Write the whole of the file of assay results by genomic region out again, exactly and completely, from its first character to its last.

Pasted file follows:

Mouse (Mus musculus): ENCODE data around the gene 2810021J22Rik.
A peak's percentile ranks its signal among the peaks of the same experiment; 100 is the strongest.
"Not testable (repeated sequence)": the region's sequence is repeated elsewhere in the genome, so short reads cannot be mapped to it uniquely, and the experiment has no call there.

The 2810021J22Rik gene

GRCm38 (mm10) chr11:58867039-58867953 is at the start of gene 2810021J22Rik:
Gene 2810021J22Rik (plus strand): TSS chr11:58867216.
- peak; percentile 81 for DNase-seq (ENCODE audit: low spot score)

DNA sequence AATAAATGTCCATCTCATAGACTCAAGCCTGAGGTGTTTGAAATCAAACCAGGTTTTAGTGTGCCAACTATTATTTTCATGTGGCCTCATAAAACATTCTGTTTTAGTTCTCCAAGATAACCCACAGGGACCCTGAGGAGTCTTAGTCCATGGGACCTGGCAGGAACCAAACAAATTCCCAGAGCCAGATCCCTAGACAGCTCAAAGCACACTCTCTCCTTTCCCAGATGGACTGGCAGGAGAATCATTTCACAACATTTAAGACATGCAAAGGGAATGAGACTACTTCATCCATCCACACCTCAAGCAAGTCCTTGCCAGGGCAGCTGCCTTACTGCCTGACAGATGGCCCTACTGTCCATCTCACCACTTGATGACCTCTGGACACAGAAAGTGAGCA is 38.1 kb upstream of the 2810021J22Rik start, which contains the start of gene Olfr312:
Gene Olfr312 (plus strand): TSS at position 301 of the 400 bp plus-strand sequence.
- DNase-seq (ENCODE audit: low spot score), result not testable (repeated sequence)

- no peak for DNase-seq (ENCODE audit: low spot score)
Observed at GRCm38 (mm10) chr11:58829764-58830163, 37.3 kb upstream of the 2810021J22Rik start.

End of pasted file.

Mouse (Mus musculus): ENCODE data around the gene 2810021J22Rik.
A peak's percentile ranks its signal among the peaks of the same experiment; 100 is the strongest.
"Not testable (repeated sequence)": the region's sequence is repeated elsewhere in the genome, so short reads cannot be mapped to it uniquely, and the experiment has no call there.

The 2810021J22Rik gene

GRCm38 (mm10) chr11:58867039-58867953 is at the start of gene 2810021J22Rik:
Gene 2810021J22Rik (plus strand): TSS chr11:58867216.
- peak; percentile 81 for DNase-seq (ENCODE audit: low spot score)

DNA sequence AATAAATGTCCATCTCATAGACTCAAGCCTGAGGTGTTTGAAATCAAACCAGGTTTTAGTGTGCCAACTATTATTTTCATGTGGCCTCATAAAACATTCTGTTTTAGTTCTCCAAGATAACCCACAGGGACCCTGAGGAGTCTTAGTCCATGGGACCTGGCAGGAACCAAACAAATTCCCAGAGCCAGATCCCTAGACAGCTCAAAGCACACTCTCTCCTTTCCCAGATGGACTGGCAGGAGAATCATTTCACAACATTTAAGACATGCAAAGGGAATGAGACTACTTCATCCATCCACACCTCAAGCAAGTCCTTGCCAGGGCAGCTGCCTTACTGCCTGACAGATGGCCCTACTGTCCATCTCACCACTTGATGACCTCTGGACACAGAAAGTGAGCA is 38.1 kb upstream of the 2810021J22Rik start, which contains the start of gene Olfr312:
Gene Olfr312 (plus strand): TSS at position 301 of the 400 bp plus-strand sequence.
- DNase-seq (ENCODE audit: low spot score), result not testable (repeated sequence)

- no peak for DNase-seq (ENCODE audit: low spot score)
Observed at GRCm38 (mm10) chr11:58829764-58830163, 37.3 kb upstream of the 2810021J22Rik start.